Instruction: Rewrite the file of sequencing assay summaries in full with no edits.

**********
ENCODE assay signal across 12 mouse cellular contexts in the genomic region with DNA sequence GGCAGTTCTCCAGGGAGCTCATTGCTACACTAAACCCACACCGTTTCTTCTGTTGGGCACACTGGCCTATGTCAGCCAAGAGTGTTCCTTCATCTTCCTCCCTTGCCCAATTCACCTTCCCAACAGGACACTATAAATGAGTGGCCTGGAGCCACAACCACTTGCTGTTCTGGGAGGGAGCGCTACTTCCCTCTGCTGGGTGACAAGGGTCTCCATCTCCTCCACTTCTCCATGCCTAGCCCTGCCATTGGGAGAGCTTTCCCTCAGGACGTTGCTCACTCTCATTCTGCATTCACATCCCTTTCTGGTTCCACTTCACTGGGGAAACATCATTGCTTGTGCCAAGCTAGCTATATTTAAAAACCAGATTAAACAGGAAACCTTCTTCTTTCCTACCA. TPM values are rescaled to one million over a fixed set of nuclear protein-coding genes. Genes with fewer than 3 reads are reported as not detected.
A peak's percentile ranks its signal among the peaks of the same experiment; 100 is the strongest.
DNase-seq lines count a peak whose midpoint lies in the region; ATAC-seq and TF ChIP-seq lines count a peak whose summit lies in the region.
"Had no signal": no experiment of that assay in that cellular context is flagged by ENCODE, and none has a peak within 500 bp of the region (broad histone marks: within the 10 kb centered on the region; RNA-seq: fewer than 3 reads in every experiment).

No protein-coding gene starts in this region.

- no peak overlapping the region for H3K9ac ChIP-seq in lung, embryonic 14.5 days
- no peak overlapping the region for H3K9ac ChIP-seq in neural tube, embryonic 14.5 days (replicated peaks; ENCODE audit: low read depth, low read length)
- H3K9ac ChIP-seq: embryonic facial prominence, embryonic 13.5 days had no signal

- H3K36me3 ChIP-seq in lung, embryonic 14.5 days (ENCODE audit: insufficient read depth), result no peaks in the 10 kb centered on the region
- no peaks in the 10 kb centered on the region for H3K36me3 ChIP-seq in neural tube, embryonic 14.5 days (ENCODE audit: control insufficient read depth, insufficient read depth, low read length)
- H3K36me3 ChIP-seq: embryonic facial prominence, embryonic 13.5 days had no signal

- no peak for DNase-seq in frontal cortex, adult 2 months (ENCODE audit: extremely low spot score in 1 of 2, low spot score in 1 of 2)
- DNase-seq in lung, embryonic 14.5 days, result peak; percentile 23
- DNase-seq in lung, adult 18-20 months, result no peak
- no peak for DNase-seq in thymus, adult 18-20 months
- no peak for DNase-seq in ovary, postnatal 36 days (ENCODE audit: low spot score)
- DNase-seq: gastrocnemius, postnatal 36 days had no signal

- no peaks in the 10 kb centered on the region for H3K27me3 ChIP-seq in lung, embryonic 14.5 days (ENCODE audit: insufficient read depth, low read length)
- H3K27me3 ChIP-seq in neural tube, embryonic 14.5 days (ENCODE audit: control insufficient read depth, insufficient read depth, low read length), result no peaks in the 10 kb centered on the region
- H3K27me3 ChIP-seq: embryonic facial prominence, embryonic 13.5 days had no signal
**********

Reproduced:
ENCODE assay signal across 12 mouse cellular contexts in the genomic region with DNA sequence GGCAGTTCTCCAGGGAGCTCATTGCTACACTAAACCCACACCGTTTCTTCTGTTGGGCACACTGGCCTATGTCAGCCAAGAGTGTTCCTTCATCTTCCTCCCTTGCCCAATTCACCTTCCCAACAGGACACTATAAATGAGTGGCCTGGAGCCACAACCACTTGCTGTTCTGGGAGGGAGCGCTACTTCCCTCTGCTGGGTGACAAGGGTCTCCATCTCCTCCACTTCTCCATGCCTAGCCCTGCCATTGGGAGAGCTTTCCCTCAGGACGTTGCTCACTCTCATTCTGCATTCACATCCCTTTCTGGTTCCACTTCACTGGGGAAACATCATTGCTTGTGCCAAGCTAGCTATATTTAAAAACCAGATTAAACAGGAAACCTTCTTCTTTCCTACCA. TPM values are rescaled to one million over a fixed set of nuclear protein-coding genes. Genes with fewer than 3 reads are reported as not detected.
A peak's percentile ranks its signal among the peaks of the same experiment; 100 is the strongest.
DNase-seq lines count a peak whose midpoint lies in the region; ATAC-seq and TF ChIP-seq lines count a peak whose summit lies in the region.
"Had no signal": no experiment of that assay in that cellular context is flagged by ENCODE, and none has a peak within 500 bp of the region (broad histone marks: within the 10 kb centered on the region; RNA-seq: fewer than 3 reads in every experiment).

No protein-coding gene starts in this region.

- no peak overlapping the region for H3K9ac ChIP-seq in lung, embryonic 14.5 days
- no peak overlapping the region for H3K9ac ChIP-seq in neural tube, embryonic 14.5 days (replicated peaks; ENCODE audit: low read depth, low read length)
- H3K9ac ChIP-seq: embryonic facial prominence, embryonic 13.5 days had no signal

- H3K36me3 ChIP-seq in lung, embryonic 14.5 days (ENCODE audit: insufficient read depth), result no peaks in the 10 kb centered on the region
- no peaks in the 10 kb centered on the region for H3K36me3 ChIP-seq in neural tube, embryonic 14.5 days (ENCODE audit: control insufficient read depth, insufficient read depth, low read length)
- H3K36me3 ChIP-seq: embryonic facial prominence, embryonic 13.5 days had no signal

- no peak for DNase-seq in frontal cortex, adult 2 months (ENCODE audit: extremely low spot score in 1 of 2, low spot score in 1 of 2)
- DNase-seq in lung, embryonic 14.5 days, result peak; percentile 23
- DNase-seq in lung, adult 18-20 months, result no peak
- no peak for DNase-seq in thymus, adult 18-20 months
- no peak for DNase-seq in ovary, postnatal 36 days (ENCODE audit: low spot score)
- DNase-seq: gastrocnemius, postnatal 36 days had no signal

- no peaks in the 10 kb centered on the region for H3K27me3 ChIP-seq in lung, embryonic 14.5 days (ENCODE audit: insufficient read depth, low read length)
- H3K27me3 ChIP-seq in neural tube, embryonic 14.5 days (ENCODE audit: control insufficient read depth, insufficient read depth, low read length), result no peaks in the 10 kb centered on the region
- H3K27me3 ChIP-seq: embryonic facial prominence, embryonic 13.5 days had no signal